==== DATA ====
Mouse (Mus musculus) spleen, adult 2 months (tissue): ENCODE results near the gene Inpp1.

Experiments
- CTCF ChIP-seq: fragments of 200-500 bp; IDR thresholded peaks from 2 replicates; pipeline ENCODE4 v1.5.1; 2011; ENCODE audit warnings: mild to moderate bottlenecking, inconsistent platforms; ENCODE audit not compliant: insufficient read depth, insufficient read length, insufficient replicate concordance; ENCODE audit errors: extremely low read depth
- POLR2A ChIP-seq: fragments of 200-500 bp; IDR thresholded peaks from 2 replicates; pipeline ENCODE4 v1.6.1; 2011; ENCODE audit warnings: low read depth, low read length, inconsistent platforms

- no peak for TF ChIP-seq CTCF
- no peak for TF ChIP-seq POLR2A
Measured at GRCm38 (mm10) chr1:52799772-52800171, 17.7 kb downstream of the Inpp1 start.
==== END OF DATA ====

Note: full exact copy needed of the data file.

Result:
Mouse (Mus musculus) spleen, adult 2 months (tissue): ENCODE results near the gene Inpp1.

Experiments
- CTCF ChIP-seq: fragments of 200-500 bp; IDR thresholded peaks from 2 replicates; pipeline ENCODE4 v1.5.1; 2011; ENCODE audit warnings: mild to moderate bottlenecking, inconsistent platforms; ENCODE audit not compliant: insufficient read depth, insufficient read length, insufficient replicate concordance; ENCODE audit errors: extremely low read depth
- POLR2A ChIP-seq: fragments of 200-500 bp; IDR thresholded peaks from 2 replicates; pipeline ENCODE4 v1.6.1; 2011; ENCODE audit warnings: low read depth, low read length, inconsistent platforms

- no peak for TF ChIP-seq CTCF
- no peak for TF ChIP-seq POLR2A
Measured at GRCm38 (mm10) chr1:52799772-52800171, 17.7 kb downstream of the Inpp1 start.